INDEPENDENCE DAY: the physics of the humble paddle ball

Excuse the ramblings!

Today we celebrate Independence Day, which has its roots in the American revolutionary war. It was a push for freedom and democracy - the desire to be independent from Great Britain - that allowed our nation to thrive.

"Push". It's an odd-sounding word with so many interpretations.

You can push something or someone away, such as bodyguards pushing paparazzi from a star.  You can push yourself away from something, like a reporter pushing off the wall move forward again. You can push forward, and in fact push or shove the bodyguard to the ground. And, of course, that bodyguard might be pushing his age thus he snaps his hip when he hits the pavement. You might want to push some narcotics on him at that point - or pray you haven't pushed the other bodyguards to emotional breaking point. In their frustration, they might push for the police to arrest your sorry ass, and that's when you'd be pushing your luck.


In physics, we speak of forces applied to objects - Newtonian mechanics.  An object at rest will remain at rest unless a force acts on it, and an object in motion will continue in motion at the same speed (velocity) and in the same direction unless a force acts on it.  

To define "push", we must also consider its opposite, "pull".  Pulling is attraction. Pushing is repulsion.  If a pull is a force towards that which is pulling, a push is the force away from that which is pulling. It these two forces are balanced, we see equilibrium - the cancellation of forces acting on an object.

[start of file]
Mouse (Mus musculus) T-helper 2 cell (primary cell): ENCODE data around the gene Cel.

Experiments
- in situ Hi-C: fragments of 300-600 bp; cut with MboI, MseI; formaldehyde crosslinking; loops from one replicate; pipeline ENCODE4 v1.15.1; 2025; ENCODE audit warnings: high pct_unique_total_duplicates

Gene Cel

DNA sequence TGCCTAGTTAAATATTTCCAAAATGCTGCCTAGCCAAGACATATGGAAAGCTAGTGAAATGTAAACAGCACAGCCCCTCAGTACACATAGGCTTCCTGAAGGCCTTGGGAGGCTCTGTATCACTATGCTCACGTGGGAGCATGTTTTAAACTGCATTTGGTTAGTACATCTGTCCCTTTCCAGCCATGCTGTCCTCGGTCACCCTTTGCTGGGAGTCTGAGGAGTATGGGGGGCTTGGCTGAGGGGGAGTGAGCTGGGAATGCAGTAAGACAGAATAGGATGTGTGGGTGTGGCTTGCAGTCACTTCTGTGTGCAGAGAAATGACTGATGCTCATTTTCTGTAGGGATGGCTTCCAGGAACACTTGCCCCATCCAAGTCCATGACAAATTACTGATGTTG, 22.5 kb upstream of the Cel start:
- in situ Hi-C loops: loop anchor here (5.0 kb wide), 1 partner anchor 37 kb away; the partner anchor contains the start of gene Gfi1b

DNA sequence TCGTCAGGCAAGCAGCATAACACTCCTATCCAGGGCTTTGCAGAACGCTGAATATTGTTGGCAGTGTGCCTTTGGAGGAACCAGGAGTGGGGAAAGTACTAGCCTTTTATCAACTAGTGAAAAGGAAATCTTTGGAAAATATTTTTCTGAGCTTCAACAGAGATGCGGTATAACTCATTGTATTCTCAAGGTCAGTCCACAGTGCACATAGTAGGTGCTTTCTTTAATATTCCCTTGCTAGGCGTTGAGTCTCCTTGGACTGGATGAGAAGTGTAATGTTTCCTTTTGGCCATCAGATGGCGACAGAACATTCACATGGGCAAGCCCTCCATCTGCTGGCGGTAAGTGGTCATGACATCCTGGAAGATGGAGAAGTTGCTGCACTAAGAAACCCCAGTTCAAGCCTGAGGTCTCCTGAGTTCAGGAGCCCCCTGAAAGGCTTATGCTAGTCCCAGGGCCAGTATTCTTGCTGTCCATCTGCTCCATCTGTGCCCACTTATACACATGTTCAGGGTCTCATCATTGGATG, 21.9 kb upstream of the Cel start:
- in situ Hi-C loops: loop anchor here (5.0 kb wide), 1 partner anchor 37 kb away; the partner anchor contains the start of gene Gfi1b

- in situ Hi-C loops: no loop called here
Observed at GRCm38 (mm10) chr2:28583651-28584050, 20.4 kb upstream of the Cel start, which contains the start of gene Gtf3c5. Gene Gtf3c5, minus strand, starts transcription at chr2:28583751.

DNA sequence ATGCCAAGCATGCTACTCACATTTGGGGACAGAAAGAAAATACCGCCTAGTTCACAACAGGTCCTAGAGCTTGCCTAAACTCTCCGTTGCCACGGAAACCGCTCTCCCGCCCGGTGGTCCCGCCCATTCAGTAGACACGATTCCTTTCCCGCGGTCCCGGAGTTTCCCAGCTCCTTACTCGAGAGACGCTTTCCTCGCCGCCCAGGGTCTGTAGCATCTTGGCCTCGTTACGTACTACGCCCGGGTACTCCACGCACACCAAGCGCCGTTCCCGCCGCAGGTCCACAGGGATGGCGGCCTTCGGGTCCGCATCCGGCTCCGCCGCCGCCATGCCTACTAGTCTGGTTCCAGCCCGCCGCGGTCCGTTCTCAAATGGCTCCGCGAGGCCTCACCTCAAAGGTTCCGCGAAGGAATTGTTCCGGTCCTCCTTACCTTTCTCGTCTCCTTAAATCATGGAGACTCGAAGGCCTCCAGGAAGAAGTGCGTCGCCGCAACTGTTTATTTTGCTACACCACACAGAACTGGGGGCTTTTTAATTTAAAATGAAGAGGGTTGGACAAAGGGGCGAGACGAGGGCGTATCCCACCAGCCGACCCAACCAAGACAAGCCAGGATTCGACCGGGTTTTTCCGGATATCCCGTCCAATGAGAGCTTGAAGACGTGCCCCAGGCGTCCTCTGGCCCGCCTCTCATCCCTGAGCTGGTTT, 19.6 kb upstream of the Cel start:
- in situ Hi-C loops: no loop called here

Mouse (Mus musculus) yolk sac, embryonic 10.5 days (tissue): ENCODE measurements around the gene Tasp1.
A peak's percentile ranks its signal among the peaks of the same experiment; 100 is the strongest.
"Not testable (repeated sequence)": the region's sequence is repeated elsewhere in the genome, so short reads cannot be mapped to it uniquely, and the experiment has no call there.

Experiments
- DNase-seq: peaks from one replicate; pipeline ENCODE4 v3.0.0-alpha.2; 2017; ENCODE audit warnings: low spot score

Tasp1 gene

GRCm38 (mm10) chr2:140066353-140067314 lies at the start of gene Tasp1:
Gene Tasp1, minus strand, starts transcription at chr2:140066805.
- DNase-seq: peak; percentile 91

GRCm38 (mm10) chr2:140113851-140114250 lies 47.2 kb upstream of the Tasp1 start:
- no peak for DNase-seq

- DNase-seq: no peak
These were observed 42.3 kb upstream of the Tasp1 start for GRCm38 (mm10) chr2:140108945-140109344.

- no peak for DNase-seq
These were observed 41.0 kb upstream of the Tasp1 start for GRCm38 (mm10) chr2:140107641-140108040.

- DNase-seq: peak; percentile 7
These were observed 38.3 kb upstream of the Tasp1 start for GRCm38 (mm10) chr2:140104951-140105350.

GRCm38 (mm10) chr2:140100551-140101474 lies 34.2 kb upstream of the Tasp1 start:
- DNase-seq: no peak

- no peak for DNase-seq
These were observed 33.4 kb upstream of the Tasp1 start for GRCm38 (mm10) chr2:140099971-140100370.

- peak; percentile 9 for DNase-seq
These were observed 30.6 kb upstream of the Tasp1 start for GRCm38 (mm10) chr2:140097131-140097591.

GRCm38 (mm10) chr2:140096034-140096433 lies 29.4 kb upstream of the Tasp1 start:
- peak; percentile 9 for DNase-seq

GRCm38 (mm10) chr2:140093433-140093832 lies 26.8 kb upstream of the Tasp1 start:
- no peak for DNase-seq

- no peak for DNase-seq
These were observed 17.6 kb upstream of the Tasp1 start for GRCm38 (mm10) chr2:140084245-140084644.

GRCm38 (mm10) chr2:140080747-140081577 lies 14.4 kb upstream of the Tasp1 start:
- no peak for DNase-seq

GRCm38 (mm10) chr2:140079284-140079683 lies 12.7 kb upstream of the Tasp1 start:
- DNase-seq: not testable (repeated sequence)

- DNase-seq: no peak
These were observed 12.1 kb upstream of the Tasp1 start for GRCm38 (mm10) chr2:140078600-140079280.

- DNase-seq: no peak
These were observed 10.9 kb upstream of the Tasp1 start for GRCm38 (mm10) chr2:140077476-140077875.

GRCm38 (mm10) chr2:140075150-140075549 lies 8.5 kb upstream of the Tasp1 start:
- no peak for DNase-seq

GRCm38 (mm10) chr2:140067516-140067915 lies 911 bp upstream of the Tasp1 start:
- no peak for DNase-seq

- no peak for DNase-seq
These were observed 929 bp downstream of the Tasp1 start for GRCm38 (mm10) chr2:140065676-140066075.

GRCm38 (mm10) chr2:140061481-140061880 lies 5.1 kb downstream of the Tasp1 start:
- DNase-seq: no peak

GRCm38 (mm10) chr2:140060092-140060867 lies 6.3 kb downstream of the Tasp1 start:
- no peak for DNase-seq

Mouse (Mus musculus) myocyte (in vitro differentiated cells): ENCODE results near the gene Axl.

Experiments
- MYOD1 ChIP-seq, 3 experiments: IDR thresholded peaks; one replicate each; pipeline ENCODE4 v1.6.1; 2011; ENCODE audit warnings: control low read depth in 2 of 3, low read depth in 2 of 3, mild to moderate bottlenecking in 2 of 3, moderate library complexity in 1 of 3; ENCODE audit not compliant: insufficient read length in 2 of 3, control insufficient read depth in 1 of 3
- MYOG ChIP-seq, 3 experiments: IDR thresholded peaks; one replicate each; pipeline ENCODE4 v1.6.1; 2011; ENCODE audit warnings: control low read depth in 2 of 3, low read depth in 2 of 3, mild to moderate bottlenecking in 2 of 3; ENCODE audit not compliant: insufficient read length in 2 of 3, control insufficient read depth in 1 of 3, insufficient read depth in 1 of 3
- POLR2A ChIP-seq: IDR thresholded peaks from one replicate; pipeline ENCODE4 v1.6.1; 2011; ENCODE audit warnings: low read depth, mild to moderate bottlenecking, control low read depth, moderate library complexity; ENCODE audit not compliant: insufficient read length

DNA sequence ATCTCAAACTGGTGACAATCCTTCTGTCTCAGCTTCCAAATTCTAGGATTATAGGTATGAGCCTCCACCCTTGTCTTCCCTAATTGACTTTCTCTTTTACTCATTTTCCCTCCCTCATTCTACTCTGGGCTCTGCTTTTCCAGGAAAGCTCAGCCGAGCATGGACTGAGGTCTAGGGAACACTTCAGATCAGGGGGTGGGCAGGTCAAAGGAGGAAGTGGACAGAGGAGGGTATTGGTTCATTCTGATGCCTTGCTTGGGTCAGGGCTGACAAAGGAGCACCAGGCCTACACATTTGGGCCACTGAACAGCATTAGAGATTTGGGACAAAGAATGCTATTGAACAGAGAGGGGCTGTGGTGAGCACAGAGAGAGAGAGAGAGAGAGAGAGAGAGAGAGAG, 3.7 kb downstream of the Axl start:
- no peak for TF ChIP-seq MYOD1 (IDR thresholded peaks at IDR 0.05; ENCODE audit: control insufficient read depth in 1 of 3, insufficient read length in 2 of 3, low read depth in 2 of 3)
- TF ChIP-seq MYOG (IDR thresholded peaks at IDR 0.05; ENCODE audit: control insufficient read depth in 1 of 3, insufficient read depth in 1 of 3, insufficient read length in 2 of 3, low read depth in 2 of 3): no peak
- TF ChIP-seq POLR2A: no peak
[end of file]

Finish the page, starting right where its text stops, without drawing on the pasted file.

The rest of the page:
Consider the humble paddle ball toy:  a small wooden or plastic paddle that has a rubber ball attached to its center by an elastic string. Technically, it's a spring with a fixed end.

The game is equally simple: strike the ball with the paddle in succession as many times as possible.  A successful player has quick hand-eye coordination and the ability to find equilibrium.

The game's complexity stems from ordinary physics.  The elastic string is key.  Though the player induces a force oriented opposite of the ball's displacement from equilibrium - thereby determining distance from paddle -  the string is the love that keeps ball and paddle attached, the element that allows the ball to return, and the variable which affects each circuit the ball makes. 

Reddit user That_There_Is_a_Bear kindly broke it down for us several years ago:


"The elastic band induces a force oriented opposite of the ball's displacement from equilibrium. The force you put into the system to make the ball bounce could be modeled by some harmonic forcing function, like F_0 Sin(w_0 t), with w_0 being your angular frequency, and t being time. F_0 is the initial (and assumed constant) force that you apply. So we can set up a differential equation to try and model this motion. I'll assume any damping factors are negligible. We have,

mx'' = -m w2 x + F_0 sin(w_0 t).

So, in the absence of damping (or energy loss), resonance occurs when your applied frequency matches the frequency of the ball and paddle: w = w_0 .